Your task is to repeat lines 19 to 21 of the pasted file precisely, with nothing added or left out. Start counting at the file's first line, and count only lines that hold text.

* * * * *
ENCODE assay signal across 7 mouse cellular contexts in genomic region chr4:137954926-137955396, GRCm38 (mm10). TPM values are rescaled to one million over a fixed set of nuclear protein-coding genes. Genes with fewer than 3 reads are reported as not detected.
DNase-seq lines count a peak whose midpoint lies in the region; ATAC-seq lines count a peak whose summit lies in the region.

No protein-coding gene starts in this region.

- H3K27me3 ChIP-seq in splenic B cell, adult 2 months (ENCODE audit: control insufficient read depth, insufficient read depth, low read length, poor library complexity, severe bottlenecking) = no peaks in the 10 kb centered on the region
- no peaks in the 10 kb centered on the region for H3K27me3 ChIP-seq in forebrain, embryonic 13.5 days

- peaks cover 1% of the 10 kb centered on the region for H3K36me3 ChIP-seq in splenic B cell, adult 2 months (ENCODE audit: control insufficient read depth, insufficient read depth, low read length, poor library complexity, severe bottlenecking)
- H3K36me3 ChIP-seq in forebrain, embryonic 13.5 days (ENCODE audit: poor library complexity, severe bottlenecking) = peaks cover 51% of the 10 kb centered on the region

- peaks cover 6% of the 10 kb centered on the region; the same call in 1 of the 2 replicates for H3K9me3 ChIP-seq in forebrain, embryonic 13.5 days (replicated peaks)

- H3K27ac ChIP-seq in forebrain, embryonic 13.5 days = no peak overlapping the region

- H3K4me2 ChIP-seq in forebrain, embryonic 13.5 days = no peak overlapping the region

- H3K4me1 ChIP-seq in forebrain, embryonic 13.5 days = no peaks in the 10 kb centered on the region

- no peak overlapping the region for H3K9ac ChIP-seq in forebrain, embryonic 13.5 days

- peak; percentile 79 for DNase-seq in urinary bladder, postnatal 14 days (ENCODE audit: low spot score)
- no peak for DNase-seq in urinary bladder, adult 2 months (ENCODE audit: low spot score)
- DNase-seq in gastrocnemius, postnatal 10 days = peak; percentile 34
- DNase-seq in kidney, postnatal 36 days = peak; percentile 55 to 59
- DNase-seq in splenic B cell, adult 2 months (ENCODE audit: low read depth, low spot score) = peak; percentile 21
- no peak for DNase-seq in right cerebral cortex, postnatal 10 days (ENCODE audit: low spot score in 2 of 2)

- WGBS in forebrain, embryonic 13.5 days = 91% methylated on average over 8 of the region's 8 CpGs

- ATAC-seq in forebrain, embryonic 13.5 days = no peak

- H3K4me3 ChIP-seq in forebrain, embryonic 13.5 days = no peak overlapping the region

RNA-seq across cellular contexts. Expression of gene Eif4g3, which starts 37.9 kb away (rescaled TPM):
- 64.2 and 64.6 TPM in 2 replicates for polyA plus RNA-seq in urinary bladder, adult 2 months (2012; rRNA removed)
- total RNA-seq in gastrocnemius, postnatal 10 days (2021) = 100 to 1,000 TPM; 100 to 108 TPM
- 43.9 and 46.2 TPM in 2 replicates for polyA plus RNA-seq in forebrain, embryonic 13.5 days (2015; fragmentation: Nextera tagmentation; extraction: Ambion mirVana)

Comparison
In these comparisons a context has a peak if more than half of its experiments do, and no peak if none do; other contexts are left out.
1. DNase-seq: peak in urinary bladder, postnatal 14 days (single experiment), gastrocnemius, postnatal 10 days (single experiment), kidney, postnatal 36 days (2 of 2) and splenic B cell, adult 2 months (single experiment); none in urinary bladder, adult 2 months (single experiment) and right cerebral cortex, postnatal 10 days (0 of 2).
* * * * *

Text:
- WGBS in forebrain, embryonic 13.5 days = 91% methylated on average over 8 of the region's 8 CpGs

- ATAC-seq in forebrain, embryonic 13.5 days = no peak

- H3K4me3 ChIP-seq in forebrain, embryonic 13.5 days = no peak overlapping the region